“I know it’s not.” Andy gentled his tone. “You’ve been burned too many times, but underneath, you still want your Prince Charming.”
“Whatever.” Grant flung a pair of jeans into the other open washer with far more force than needed. “Prince Charming never wants me.”
“But, what if…” Andy stopped and bit his lip. What if, indeed. What if Grant got pissed at the mere suggestion?
Grant stopped taking his frustrations out on their mingled underwear long enough to stare back at Andy with his eyebrows reaching for the ceiling fan. At least it wasn’t a glower.
“What if…” Andy swallowed and dropped his gaze to the marred linoleum as if the words he searched for were hidden somewhere in its random pattern. “What if he’s not Prince Charming? What if he’s just Prince…Average but Amiable? Who maybe already likes you?”
The silence between them stretched through at least a third of Reba McEntire’s Promise Me Love. Finally, Andy raised his face.
Grant’s expression was thoughtful. They stared at each other through the chorus before Grant finally replied.
“Promise me this won’t fuck up what we already have.”
Uses the prompt words (suck – my – dick – because – if – you – don’t – you’re – gonna – be – dead) left in the comments of the previous week’s Flash Fiction Friday post.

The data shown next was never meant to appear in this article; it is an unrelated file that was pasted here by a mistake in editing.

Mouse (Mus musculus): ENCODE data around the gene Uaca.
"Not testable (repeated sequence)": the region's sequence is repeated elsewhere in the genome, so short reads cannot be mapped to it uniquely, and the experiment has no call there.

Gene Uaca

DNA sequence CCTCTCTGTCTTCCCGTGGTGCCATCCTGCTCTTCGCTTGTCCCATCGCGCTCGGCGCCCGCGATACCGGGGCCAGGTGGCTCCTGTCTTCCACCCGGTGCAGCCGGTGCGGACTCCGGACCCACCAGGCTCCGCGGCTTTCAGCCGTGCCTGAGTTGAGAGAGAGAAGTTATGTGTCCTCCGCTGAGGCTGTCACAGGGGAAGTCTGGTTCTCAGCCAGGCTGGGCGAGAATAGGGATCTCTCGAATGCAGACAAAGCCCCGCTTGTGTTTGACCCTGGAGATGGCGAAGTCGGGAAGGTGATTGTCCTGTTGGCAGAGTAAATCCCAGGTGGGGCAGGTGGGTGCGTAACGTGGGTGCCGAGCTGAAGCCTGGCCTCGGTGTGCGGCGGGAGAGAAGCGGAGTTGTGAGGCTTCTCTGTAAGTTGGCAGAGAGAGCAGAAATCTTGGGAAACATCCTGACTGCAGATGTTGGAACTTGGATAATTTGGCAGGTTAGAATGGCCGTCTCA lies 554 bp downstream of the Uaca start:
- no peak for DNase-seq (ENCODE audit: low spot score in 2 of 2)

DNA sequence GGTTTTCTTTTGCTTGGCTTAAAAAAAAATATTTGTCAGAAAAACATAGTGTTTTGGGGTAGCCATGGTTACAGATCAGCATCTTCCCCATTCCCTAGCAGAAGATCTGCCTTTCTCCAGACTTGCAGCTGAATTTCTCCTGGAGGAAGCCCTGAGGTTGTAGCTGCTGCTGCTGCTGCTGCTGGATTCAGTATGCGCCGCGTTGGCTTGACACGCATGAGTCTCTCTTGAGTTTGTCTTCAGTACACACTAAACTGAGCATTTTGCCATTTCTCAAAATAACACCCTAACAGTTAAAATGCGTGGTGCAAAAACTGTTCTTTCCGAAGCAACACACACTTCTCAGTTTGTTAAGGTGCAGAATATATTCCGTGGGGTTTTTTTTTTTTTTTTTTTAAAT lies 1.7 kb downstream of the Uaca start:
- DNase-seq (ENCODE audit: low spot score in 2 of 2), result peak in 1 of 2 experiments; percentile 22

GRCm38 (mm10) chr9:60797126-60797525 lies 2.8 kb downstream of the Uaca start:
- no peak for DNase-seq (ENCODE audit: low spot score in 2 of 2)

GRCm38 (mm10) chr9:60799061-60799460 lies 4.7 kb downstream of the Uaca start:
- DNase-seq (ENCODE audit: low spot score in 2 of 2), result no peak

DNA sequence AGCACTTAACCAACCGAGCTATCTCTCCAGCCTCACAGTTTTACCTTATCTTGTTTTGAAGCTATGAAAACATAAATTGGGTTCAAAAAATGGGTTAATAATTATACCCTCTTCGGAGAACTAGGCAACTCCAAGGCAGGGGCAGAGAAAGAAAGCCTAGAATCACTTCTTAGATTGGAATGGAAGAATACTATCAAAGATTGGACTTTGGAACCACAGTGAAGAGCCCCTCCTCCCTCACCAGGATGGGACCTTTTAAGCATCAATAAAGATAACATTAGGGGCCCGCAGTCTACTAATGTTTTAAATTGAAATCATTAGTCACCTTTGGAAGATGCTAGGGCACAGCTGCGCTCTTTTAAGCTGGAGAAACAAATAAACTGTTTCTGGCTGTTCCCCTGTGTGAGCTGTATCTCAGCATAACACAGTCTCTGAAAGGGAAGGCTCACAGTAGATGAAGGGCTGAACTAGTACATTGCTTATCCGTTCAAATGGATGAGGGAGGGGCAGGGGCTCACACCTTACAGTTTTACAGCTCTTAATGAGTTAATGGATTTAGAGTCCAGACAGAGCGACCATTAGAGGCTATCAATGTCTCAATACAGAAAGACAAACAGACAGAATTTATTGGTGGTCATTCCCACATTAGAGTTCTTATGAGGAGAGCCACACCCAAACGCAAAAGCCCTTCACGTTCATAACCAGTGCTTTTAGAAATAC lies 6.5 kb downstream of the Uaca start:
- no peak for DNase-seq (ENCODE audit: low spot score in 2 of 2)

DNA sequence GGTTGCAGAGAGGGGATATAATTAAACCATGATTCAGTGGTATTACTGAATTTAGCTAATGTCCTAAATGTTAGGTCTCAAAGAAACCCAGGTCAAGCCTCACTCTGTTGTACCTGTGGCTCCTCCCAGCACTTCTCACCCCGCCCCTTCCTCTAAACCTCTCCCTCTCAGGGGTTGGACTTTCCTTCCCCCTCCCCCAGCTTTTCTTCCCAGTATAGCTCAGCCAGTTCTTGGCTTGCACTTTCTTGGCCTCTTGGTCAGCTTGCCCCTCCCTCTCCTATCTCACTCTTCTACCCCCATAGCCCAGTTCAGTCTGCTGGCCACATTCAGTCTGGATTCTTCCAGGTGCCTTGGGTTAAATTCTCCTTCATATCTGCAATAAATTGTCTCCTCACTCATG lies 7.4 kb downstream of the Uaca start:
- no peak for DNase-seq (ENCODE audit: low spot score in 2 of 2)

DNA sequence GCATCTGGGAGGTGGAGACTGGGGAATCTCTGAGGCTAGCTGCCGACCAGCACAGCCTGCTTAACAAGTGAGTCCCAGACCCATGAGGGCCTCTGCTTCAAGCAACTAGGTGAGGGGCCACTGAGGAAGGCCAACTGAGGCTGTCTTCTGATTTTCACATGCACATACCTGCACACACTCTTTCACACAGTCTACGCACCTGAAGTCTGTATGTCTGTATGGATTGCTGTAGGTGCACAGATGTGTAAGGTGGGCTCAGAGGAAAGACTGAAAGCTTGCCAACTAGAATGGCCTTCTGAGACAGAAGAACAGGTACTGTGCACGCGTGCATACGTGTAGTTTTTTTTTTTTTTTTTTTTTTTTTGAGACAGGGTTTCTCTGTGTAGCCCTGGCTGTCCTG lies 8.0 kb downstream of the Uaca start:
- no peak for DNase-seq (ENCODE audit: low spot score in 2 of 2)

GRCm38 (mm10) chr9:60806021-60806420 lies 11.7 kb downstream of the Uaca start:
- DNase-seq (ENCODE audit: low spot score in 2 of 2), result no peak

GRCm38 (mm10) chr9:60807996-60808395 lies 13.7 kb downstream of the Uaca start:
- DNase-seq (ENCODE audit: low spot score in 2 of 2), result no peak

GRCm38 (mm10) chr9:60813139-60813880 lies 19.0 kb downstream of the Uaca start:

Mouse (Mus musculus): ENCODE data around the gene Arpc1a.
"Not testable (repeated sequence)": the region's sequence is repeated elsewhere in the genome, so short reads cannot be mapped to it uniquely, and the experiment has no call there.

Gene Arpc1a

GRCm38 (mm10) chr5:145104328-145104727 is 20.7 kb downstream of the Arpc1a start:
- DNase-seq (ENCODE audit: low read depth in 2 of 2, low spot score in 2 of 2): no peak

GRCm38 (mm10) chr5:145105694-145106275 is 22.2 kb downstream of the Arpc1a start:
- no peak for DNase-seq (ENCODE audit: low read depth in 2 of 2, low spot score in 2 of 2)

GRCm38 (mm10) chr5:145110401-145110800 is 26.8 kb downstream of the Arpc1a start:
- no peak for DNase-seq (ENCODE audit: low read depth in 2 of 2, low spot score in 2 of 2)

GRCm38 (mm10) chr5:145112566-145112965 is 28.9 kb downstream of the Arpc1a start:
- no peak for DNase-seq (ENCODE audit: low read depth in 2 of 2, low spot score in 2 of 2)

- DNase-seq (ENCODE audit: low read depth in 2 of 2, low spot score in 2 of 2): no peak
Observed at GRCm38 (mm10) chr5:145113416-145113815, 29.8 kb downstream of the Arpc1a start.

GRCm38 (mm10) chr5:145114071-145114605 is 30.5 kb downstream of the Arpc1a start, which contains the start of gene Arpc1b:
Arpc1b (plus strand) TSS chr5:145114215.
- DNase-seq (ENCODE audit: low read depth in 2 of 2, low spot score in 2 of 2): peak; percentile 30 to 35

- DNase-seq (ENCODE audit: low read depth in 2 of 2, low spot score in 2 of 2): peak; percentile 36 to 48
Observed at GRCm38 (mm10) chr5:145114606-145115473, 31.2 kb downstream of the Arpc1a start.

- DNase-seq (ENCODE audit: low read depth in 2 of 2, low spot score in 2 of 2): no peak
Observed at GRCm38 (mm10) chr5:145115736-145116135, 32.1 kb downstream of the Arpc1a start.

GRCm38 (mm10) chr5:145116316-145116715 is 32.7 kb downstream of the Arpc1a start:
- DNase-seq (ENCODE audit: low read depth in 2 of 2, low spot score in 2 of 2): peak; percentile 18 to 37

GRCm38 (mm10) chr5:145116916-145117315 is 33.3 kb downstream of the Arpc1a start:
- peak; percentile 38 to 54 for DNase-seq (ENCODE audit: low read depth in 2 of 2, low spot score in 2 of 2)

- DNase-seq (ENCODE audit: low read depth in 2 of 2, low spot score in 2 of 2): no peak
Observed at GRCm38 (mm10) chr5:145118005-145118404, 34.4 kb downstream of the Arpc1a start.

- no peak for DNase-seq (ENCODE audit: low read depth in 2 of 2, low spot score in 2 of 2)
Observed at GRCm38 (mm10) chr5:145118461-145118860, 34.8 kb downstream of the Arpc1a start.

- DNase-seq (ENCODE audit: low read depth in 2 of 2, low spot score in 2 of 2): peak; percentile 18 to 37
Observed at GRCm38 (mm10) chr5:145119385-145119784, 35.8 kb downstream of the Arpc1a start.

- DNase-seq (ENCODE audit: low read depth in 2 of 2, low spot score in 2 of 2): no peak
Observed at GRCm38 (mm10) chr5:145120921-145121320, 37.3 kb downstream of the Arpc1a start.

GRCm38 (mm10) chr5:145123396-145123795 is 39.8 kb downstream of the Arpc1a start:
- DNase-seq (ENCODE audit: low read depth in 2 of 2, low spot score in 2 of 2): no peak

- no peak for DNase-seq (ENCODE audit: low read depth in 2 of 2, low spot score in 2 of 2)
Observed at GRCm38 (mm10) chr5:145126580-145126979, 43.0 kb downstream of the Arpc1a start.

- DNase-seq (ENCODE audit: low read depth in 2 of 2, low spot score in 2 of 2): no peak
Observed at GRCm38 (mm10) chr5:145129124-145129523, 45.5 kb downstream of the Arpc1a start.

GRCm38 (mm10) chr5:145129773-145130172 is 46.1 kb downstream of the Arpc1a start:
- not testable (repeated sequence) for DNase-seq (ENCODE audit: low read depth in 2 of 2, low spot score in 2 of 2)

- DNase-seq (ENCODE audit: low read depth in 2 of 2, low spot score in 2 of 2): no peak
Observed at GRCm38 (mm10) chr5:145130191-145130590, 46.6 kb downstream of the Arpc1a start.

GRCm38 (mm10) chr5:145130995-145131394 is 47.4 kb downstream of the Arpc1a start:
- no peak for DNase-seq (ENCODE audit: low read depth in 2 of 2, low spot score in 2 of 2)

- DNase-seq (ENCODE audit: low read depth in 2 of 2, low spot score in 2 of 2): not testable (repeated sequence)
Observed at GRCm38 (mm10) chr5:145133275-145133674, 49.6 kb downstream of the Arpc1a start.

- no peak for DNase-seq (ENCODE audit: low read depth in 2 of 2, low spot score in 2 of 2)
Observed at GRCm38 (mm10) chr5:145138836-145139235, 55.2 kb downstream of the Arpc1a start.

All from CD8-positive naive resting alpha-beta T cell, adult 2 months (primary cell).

Told from Andy’s 3rd-person POV:
Andy pursed his lips but nodded. “I promise I’m gonnatry not to fuck up what we already have.”
“You won’t be weird?” Grant raised one neat brow. “Becauseifyou turn into a dick and this friendship goes down the crapper…well…” Grant sighed. “That would suck. And not in a good way.”
“Why would I turn into a dick?” Andy rubbed the back of his neck and ignored the comment about things getting weird. “Weird” was probably an inevitable phase considering they’d been best friends since middle school. “Just…don’t set unrealistic expectations, or give up too early. Give us a chance.”